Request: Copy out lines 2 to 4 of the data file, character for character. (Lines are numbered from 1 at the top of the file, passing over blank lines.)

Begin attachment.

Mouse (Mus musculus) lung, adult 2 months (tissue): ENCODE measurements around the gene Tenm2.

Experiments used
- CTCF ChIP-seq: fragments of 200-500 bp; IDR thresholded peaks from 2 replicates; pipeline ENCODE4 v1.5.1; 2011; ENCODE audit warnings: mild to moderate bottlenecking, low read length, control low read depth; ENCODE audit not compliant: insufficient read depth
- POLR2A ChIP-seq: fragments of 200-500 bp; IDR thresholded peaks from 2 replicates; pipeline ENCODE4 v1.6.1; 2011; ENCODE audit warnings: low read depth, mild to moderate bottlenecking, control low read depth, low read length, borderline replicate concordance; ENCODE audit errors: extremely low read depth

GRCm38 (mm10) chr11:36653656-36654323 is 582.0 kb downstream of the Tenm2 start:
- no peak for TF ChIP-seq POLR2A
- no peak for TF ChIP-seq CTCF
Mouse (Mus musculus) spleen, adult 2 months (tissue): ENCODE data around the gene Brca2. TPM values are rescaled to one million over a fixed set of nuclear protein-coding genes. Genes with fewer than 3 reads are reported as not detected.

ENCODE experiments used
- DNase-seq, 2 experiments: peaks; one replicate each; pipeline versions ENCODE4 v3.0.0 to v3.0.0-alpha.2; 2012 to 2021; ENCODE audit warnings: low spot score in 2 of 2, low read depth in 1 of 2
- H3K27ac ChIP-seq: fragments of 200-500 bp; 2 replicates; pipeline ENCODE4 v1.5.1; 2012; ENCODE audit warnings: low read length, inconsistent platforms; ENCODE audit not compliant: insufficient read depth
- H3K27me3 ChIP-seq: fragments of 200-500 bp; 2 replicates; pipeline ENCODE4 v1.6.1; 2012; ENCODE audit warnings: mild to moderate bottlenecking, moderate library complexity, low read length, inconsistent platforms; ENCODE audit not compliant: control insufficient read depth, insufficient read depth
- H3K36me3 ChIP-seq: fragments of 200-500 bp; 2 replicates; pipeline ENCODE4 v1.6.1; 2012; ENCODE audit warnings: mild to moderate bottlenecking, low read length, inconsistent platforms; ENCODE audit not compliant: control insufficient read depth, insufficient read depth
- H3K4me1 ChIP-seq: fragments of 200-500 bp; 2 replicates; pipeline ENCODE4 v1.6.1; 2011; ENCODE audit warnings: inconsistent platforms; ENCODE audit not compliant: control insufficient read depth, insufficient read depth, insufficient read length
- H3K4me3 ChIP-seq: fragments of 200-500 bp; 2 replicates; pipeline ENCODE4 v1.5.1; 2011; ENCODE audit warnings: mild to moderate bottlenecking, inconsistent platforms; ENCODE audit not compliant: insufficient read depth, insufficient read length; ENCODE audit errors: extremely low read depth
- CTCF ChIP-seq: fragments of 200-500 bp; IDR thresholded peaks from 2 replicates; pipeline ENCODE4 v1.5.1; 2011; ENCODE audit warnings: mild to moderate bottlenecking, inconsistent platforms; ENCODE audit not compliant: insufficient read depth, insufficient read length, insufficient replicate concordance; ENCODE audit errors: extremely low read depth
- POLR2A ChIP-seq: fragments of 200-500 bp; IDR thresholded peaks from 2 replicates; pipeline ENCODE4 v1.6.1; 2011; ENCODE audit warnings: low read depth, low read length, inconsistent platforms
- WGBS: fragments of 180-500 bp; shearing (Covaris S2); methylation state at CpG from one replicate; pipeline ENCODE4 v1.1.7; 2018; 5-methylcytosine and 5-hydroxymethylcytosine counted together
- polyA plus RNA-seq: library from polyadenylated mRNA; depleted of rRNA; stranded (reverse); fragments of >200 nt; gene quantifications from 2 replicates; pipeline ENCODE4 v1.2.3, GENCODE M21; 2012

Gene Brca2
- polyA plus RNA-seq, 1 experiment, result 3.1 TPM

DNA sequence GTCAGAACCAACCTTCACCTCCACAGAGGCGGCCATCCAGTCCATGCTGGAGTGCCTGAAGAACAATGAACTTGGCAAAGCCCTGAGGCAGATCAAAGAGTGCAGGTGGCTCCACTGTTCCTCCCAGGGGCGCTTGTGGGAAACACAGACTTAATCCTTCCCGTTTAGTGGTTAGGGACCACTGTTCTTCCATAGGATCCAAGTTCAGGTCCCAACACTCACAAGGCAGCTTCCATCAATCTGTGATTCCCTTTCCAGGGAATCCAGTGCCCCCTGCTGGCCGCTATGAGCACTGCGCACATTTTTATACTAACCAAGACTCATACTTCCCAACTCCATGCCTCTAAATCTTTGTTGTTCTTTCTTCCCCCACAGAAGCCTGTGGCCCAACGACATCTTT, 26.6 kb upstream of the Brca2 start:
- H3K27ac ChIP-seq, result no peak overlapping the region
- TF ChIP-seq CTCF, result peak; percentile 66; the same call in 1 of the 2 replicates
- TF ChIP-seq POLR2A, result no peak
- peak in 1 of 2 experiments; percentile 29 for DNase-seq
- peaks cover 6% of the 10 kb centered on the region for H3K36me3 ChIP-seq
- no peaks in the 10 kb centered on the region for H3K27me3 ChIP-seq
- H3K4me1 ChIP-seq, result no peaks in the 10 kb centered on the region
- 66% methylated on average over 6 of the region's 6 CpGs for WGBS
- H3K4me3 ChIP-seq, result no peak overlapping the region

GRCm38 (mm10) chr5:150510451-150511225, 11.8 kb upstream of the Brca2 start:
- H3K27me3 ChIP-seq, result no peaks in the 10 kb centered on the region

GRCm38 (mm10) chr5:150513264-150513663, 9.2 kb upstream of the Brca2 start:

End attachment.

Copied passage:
Experiments used
- CTCF ChIP-seq: fragments of 200-500 bp; IDR thresholded peaks from 2 replicates; pipeline ENCODE4 v1.5.1; 2011; ENCODE audit warnings: mild to moderate bottlenecking, low read length, control low read depth; ENCODE audit not compliant: insufficient read depth
- POLR2A ChIP-seq: fragments of 200-500 bp; IDR thresholded peaks from 2 replicates; pipeline ENCODE4 v1.6.1; 2011; ENCODE audit warnings: low read depth, mild to moderate bottlenecking, control low read depth, low read length, borderline replicate concordance; ENCODE audit errors: extremely low read depth